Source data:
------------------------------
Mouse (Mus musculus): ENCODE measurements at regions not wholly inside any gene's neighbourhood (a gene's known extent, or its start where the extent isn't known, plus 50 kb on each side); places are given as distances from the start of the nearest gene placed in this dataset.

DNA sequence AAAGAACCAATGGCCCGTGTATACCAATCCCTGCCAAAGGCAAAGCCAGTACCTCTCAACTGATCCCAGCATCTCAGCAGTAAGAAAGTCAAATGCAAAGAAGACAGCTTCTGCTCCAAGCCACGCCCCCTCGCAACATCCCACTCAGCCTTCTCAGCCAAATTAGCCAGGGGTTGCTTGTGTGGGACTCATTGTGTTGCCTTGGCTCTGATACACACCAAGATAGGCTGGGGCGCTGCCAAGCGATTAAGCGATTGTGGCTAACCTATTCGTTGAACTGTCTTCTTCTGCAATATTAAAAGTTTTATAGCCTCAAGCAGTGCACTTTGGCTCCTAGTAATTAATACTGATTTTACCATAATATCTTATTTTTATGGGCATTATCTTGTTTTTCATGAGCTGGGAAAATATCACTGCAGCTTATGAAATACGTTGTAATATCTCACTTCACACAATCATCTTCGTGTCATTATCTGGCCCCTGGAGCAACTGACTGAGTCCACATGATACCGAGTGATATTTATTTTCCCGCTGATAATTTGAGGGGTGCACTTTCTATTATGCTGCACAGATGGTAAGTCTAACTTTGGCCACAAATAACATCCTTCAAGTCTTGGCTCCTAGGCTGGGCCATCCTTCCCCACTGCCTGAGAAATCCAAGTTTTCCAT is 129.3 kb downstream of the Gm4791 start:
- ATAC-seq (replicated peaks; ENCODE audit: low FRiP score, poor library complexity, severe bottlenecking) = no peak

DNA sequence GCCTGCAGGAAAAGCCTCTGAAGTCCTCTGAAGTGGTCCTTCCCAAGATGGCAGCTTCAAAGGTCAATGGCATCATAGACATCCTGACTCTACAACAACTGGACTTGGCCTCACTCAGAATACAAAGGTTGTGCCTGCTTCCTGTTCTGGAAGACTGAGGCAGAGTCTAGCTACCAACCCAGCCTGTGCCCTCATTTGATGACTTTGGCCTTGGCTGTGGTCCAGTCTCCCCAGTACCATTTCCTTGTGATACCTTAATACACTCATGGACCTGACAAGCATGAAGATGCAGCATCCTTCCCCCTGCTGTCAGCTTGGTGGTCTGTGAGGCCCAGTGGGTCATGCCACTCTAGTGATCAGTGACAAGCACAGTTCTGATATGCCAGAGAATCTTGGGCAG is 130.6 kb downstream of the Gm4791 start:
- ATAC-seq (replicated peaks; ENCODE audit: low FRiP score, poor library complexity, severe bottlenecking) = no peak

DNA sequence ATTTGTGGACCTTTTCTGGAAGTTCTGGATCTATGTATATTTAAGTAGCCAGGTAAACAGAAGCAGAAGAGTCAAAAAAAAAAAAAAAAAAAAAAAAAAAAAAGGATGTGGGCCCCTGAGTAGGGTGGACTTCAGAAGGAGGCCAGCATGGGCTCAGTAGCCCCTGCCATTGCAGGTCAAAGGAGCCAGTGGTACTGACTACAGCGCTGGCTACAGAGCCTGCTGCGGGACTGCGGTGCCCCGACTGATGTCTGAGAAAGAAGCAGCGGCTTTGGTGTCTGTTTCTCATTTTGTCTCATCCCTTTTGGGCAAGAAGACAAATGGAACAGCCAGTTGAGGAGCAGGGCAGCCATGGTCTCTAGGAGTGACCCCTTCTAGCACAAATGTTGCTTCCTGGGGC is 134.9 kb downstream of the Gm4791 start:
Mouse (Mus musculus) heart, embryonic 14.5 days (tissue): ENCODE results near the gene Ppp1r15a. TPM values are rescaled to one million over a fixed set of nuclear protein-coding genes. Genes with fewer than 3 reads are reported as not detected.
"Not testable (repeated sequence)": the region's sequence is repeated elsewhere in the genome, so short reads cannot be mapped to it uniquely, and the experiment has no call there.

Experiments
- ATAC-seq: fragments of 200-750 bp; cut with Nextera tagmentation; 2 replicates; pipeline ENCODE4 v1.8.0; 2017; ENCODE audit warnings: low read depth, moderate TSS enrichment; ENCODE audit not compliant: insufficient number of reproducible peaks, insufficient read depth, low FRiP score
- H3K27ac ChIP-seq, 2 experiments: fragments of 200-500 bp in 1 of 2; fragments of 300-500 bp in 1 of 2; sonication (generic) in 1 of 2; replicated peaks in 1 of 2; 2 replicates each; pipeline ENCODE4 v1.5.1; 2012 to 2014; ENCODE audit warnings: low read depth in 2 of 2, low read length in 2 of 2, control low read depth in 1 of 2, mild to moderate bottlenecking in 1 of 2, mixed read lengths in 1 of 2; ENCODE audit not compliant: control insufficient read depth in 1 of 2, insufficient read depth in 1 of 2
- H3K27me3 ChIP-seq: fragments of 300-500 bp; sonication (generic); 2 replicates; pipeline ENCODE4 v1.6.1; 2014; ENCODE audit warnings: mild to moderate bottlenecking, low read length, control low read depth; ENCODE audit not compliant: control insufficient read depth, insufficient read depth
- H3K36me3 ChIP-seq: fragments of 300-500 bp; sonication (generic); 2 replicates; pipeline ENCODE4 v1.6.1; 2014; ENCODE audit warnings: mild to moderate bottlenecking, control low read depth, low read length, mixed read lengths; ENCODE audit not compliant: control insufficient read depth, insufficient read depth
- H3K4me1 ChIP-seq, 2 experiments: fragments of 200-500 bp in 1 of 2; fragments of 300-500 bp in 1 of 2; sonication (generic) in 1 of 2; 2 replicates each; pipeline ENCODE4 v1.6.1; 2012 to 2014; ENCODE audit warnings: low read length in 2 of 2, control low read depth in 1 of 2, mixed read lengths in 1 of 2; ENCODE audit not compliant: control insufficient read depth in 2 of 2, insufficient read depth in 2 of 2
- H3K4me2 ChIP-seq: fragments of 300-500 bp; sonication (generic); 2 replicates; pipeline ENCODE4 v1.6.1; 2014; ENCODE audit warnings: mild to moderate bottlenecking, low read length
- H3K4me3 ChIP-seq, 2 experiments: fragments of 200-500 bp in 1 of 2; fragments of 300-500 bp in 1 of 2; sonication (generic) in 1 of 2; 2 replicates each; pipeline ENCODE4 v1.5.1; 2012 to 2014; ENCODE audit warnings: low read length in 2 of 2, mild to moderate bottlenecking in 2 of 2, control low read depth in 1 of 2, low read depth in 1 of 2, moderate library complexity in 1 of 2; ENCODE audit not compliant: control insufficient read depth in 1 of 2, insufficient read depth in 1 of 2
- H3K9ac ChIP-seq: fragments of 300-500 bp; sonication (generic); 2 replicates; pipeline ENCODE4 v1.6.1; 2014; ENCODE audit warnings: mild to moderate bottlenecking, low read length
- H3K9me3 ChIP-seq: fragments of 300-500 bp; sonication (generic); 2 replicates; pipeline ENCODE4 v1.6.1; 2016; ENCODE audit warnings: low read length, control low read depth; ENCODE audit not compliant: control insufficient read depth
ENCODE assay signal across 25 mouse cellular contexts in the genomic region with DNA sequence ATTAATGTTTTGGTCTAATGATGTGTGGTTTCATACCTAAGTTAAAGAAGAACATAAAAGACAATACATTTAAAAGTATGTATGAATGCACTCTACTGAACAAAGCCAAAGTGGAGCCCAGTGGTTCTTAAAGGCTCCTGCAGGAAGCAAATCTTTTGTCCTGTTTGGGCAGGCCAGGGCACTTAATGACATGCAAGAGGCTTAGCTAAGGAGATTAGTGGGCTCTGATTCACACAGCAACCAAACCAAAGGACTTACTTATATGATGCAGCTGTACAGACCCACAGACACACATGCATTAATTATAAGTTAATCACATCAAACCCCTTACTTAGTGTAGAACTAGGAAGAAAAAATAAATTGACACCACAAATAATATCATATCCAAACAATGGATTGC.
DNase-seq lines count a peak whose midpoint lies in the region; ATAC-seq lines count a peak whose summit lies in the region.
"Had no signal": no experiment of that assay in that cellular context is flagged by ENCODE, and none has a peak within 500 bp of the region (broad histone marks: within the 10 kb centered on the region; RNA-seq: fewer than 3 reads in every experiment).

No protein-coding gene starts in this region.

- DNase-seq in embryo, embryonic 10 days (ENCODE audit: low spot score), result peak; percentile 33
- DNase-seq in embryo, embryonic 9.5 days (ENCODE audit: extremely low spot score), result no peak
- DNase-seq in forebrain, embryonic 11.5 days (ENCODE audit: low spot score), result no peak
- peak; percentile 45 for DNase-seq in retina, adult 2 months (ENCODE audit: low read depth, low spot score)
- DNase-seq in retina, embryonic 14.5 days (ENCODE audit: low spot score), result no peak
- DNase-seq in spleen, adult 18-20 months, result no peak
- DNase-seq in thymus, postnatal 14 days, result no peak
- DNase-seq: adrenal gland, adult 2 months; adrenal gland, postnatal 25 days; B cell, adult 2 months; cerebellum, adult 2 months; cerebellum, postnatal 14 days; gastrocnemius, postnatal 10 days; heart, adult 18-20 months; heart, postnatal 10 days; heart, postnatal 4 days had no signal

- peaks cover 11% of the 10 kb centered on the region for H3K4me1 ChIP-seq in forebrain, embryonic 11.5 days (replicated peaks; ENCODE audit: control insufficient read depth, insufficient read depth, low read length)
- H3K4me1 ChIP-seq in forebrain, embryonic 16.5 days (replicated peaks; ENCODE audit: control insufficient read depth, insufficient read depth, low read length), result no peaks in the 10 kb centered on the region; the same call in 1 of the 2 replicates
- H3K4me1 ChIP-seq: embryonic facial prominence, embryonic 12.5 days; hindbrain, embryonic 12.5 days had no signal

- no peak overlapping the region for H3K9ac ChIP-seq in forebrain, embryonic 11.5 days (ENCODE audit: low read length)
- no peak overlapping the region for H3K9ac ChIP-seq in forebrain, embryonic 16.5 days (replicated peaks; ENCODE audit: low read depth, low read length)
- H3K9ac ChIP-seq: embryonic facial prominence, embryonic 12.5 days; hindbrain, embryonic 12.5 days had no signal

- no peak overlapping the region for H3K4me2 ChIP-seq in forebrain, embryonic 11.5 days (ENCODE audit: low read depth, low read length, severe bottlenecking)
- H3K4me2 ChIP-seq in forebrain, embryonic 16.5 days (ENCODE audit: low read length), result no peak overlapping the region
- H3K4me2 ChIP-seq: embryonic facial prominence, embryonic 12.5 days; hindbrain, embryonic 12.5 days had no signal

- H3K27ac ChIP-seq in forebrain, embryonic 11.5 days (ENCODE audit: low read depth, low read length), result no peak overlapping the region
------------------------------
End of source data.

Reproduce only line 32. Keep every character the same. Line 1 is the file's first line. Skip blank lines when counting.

- H3K4me1 ChIP-seq in forebrain, embryonic 16.5 days (replicated peaks; ENCODE audit: control insufficient read depth, insufficient read depth, low read length), result no peaks in the 10 kb centered on the region; the same call in 1 of the 2 replicates